A Gaming Leaf.


People who are taking their gaming very seriously apparently want a serious table upon which to gather around, one that’s purpose-built and optimized for immersive gaming. But while building or buying a table might appeal to many, having a dedicated gaming table is not an option for many of us.

Gamer Peter Hicks, of the Beer and Battle podcast, solved this problem in a decidedly 21st century way by building a gaming leaf for his regular dining room table that incorporates a flat-screen computer monitor. By serving maps, terrain, and other game materials to the monitor, the dining room table becomes anything Peter wants it be. This is a really clever and reasonably inexpensive (you can get very cheap flat screen displays these days) way to create a unique group gaming experience.


Peter built the frame for his gaming leaf at his local TechShop in Chandler, AZ. He used cheap Home Depot 2×4’s for the frame and built it based on the dimensions of the table whose leaf it was replacing. The display used is a Dell 27″ IPS monitor (which is not cheap). Peter says he chose that display specifically because of its use of tempered glass.


The finished table in action, with a flotilla of tablets and future phones around it to provide additional gaming data to players and the DM. In terms of what software is used, Peter says that while several of the other DMs he plays with use other means to operate the display, he uses GIMP. With it, he layers the rooms and handouts so that he can show only what he wants to, creating a satisfying sort of fog of war vibe.

There’s much more, article and photos at Make. You can see more of Peter’s game table inserts on this Instagram #bettergamingthroughtechnology tag.


  1. pensnest says

    My kids’ housemate has created just such a table -- at least, it’s not a leaf but a separate table (they have a vast expanse of sitting room) -- with an inbuilt screen which I think he acquired for free. And it is indeed excellent for gaming, plus can be written on if necessary, in large wipeable marker pens.\

    It’s a very cool piece of furniture. Arguably, creating a ‘gaming leaf’ is *even more cool*.

  2. says

    Pensnest, that sounds very nice! At the Make article, there are several links to making dedicated gaming tables, which would be great if you have the room and all that.

  3. says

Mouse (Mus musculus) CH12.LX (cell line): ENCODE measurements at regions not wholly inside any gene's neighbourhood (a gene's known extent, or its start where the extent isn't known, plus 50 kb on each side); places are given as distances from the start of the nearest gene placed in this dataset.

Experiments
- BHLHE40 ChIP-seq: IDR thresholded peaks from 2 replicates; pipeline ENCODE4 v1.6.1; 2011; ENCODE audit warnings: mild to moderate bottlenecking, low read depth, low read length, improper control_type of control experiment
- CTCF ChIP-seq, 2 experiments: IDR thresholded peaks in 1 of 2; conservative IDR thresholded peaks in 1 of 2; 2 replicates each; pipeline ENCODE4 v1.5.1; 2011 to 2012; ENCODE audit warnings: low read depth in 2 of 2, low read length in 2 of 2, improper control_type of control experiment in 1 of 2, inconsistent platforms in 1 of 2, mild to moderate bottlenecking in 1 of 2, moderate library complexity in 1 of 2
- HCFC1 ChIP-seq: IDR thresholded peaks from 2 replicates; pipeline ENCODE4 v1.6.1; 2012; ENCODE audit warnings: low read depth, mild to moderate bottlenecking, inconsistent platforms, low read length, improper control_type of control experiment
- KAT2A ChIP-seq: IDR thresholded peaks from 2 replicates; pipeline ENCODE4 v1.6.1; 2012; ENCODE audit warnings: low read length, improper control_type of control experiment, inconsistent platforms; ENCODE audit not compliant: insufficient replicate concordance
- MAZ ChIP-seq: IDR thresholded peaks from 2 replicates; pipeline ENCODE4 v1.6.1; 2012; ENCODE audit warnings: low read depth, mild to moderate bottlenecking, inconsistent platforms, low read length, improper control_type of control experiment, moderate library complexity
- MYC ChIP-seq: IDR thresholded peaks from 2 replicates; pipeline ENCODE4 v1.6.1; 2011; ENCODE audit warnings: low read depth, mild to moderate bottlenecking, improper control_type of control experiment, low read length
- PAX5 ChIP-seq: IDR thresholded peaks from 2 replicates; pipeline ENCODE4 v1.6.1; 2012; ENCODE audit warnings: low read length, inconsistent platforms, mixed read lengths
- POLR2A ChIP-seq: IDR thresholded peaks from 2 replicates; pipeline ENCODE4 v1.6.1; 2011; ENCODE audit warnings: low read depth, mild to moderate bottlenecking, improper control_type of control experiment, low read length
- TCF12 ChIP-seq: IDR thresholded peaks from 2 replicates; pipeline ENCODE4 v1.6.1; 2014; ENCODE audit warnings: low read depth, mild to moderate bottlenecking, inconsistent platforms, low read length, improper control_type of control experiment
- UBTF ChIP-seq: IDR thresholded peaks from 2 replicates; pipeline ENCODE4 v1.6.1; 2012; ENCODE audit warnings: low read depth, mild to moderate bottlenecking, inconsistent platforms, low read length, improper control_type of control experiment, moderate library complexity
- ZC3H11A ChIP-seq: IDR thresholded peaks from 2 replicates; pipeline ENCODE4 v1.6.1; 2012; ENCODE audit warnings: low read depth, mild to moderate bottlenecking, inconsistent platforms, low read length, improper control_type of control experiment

That’s mighty cool!!! Good idea.

    Though, I have to say I am seriously underwhelmed by hipster gamers who want to bring back cardboard and hexagons. Sorry, but there’s a reason that we grew out of that in the early 80s. He’ll get it the first time his cat charges through the French cavalry around La Haye Sainte, and stomps 5 hours worth of playing-time into a disordered mass.

  4. says


    He’ll get it the first time his cat charges through the French cavalry around La Haye Sainte, and stomps 5 hours worth of playing-time into a disordered mass.

    Oh, ouch. I once was stupid enough to leave a 3/4 done 1,000 piece puzzle out, with a puppy and kitten in the house. When I got home, it wasn’t just in pieces, half of them had been thoroughly chewed up.

  5. says

    There’s a reason miniatures died out. The hipsters just haven’t caught onto it, yet.
    Seriously, I remember us sitting around wishing the computer could print finer lines so we could stop having to use miniatures because then we could do stuff like save games and “undo” and … all the great features that make gaming delightful now. Going back to miniatures is like a writer choosing to wedge away at clay tablets because it’s closer to the essence of what writing is. Ugh.

    Battle chess. When we first saw battle chess (the 256 color version with animations) we knew it was over for table top games. Ha.

    Puzzles getting chewed is bad! At least it wasn’t lead miniatures. That was another nail in the tabletop coffin (that and: you don’t have to PAINT your digital miniatures!) There was a guy in a gaming group from down in Virginia who wound up in a wheelchair from licking the paintbrush he was using to paint lead miniatures…

  6. says

    Huh. I’ve painted miniatures for years, but I long ago trained myself to keep brushes out of my mouth, because of various media I work with not being overly healthy. That’s a bad fucking habit to have.

  7. Crimson Clupeidae says

    You can have my D&D miniatures when you pry them from my cold, dead hands. ….and I’m way too old to be a hipster.

    I started playing D&D in ’78. Started collecting (lead back then) miniatures in the mid-80s, and started painting them around ’87 or so. I haven’t really had a studio space for painting in a number of years, but I want to get back to painting them again soon-ish.

    I probably have 350 or so painted minis. Mostly fantasy, but sometimes I’ll see a cool looking sci-fi mini (space ships, aliens, whatever) and paint them just for something different.

    I think they stopped making them with lead in the early 90s or so, and the newer resin based minis can get some really fine detail.

    Pre painted minis…. I get the appeal, but I prefer to get them unpainted.

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